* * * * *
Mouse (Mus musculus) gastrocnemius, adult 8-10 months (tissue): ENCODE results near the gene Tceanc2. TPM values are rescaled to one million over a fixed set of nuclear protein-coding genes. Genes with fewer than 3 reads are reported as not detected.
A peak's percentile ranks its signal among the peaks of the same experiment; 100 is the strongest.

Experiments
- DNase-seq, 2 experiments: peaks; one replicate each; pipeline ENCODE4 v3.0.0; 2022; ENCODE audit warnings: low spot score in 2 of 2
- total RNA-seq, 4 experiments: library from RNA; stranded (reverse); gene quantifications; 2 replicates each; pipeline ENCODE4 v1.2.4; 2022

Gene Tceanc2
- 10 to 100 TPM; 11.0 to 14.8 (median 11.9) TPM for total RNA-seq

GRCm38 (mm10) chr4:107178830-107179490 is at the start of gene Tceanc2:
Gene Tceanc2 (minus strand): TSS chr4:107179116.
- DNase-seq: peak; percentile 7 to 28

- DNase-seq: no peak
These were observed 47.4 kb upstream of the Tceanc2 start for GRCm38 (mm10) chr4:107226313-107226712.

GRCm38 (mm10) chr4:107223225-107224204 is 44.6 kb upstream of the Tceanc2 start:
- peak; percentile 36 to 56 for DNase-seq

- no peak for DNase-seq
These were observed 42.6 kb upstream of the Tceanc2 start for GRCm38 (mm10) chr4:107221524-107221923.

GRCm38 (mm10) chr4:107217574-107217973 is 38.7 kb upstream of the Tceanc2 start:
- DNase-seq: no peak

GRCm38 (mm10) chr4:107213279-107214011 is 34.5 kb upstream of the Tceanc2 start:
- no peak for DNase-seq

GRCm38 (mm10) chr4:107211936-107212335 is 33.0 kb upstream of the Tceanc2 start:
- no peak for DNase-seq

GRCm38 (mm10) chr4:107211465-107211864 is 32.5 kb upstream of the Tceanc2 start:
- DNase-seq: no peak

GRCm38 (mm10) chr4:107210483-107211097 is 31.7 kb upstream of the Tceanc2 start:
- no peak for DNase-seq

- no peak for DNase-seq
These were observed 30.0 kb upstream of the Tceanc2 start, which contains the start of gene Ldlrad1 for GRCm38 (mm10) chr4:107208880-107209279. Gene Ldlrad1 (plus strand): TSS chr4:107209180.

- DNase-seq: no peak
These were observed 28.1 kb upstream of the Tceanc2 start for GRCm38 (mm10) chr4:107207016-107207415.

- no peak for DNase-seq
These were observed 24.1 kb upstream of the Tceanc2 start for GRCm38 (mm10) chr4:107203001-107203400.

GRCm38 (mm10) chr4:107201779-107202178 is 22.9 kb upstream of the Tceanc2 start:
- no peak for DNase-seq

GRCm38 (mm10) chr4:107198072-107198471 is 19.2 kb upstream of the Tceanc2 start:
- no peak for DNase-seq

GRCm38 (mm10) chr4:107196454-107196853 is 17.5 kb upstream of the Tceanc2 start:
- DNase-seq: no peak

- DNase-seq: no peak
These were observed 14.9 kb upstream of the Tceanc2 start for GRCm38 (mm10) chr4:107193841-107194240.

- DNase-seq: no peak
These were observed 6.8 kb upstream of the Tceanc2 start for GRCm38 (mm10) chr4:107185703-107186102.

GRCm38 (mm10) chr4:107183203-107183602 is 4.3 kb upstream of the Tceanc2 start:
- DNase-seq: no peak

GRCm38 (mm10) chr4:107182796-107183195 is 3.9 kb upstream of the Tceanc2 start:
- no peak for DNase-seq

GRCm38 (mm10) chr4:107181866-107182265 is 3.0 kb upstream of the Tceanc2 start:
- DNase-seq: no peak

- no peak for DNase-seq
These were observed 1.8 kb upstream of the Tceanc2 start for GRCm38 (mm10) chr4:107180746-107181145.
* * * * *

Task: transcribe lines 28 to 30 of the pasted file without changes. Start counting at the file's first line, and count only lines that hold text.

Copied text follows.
These were observed 30.0 kb upstream of the Tceanc2 start, which contains the start of gene Ldlrad1 for GRCm38 (mm10) chr4:107208880-107209279. Gene Ldlrad1 (plus strand): TSS chr4:107209180.

- DNase-seq: no peak
These were observed 28.1 kb upstream of the Tceanc2 start for GRCm38 (mm10) chr4:107207016-107207415.